In situ and ex situ conservation gap analyses of West African priority crop wild relatives

M. U. Nduche, J. Magos brehm, M. Parra-Quijano, N. Maxted

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Crop wild relatives are genetically related wild taxa of crops with unique resources for crop improvement through the transfer of novel and profitable genes. The in situ and ex situ conservation gap analyses for priority crop wild relatives from West Africa were evaluated using species distribution modelling, ecogeographic diversity, and complementary analyses. A total of 20, 125 unique occurrence records were used for the conservation gap analysis, however, 26 taxa had no occurrence data. 64 taxa (62.7%) occurred in protected areas, 56 taxa (55%) were conserved ex situ, while 76.7% (43) of the accessions are underrepresented with less than 50 accessions conserved ex situ. Areas of highest potential diversity were found in the Woroba and Montangnes districts in Cote d’Ivoire, Nzerekore, Faranah, Kindia, and Boke regions of Guinea, South-South, and North-East zones of Nigeria, and Kono and Koinadugu districts in Sierra Leone. Hotspots were found in Atlantique, Littoral, Mono, Kouffo, Atakora, Donga, and Colline provinces of Benin, Accra, and Volta regions of Ghana, North–Central Nigeria, and Lacs district of Cote d’Ivoire and Nzerekore region of Guinea. 29 reserve sites for active in situ conservation were identified, 11 occur in protected areas, while 18 are located outside protected areas. The establishment of the reserve sites will complement existing PAs and ensure long-term active in situ and ex situ conservation and sustainable utilization of priority crop wild relative to underpin food security and mitigate climate change in the region.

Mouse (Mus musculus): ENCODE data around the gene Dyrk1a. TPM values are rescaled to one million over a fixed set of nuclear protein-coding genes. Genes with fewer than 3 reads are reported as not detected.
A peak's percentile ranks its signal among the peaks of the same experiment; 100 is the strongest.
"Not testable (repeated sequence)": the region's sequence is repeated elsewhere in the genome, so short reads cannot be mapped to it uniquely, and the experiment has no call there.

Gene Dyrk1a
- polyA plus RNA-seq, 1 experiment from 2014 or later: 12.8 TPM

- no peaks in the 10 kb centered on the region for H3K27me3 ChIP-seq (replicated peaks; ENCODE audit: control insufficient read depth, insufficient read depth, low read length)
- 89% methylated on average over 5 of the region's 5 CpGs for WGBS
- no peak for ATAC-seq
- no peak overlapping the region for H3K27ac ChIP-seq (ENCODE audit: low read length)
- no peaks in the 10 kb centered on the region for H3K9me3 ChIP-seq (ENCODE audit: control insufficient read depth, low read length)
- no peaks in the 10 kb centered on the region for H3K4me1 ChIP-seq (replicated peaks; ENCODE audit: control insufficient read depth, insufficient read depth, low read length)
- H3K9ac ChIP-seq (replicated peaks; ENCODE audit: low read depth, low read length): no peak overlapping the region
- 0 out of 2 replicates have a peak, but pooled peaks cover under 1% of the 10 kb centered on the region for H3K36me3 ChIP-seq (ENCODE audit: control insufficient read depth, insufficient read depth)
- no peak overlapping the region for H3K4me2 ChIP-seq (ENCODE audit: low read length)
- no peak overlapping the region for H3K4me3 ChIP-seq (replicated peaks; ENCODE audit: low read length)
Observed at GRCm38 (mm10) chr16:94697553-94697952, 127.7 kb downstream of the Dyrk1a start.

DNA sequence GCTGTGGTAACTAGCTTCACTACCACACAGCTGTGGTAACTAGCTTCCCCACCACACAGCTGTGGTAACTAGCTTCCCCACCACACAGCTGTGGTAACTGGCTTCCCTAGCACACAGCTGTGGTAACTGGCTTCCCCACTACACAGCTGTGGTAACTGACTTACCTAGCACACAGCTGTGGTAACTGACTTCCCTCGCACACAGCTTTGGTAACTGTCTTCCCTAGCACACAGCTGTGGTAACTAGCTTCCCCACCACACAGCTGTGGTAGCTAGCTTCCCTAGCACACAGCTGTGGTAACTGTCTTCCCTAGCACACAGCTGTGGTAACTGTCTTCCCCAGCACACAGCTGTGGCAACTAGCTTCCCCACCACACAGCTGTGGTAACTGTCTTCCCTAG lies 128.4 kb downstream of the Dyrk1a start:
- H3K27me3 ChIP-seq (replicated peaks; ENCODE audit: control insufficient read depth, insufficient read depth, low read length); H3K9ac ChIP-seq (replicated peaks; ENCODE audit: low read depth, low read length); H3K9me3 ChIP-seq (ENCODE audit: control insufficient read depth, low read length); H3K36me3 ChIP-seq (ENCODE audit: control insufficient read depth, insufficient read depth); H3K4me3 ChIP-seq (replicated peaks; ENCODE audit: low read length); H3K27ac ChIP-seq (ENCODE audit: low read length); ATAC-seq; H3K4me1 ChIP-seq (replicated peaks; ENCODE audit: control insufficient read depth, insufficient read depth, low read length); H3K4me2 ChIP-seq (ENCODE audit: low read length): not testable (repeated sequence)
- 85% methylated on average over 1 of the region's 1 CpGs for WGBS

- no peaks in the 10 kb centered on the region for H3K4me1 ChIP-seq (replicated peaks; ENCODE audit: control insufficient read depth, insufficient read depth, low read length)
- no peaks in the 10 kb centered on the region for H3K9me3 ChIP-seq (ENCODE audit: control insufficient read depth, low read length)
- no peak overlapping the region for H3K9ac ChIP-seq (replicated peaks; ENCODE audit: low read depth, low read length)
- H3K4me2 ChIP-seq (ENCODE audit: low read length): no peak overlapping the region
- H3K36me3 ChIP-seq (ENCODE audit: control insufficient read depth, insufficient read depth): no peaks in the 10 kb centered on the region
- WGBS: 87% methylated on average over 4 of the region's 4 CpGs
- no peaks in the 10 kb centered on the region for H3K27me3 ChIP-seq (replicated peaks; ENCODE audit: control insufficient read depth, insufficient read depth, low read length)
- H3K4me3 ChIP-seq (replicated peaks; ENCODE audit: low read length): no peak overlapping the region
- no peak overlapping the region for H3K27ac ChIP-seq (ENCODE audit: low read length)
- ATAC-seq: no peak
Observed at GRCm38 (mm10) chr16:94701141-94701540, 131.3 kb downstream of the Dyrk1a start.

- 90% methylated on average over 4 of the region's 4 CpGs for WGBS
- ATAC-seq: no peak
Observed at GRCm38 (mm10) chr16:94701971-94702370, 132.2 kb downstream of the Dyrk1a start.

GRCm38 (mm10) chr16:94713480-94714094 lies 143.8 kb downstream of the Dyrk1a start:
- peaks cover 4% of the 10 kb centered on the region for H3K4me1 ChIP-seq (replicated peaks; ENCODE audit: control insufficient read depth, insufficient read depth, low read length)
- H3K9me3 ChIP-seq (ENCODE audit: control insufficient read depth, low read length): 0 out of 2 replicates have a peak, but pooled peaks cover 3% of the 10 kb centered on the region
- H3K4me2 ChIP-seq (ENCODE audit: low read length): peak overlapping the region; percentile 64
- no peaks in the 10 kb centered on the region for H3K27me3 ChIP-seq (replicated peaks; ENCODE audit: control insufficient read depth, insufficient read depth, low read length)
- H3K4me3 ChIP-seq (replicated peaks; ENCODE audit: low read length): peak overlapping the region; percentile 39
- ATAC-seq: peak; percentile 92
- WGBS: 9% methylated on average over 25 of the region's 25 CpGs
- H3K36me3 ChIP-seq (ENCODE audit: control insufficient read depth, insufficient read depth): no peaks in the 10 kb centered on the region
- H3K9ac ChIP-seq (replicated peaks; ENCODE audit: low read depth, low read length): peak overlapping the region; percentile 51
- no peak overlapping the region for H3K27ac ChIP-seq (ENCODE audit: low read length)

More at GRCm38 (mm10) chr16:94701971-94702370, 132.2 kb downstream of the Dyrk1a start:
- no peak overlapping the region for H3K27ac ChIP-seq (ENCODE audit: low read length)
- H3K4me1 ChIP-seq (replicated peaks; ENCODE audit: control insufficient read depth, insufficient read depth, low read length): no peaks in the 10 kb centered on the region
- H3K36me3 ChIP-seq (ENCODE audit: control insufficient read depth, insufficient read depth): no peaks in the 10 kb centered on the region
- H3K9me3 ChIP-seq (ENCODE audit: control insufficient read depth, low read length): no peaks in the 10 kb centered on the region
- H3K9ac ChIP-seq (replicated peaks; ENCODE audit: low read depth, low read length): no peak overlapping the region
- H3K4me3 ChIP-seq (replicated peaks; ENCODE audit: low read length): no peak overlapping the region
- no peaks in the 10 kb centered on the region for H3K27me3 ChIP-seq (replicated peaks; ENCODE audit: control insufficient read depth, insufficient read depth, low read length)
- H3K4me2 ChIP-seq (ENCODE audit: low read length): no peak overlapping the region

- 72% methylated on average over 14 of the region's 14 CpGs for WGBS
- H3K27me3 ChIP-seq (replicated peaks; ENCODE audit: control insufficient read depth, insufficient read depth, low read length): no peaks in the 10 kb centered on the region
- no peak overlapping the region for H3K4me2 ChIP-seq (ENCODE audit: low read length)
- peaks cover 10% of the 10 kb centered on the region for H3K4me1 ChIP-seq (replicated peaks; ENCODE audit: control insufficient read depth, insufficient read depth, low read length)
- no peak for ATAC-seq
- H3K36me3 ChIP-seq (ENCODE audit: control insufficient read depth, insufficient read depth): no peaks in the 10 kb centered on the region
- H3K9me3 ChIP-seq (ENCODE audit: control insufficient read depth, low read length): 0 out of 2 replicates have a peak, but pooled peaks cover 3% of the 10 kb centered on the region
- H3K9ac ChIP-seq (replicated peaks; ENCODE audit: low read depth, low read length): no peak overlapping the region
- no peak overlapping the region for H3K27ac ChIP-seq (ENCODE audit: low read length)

Original languageEnglish
Number of pages19
JournalGenetic Resources and Crop Evolution
Early online date15 Dec 2022
Publication statusE-pub ahead of print - 15 Dec 2022


  • Crop wild relatives
  • Diversity analysis
  • Ex situ
  • Genetic conservation
  • In situ
  • Species distribution modelling


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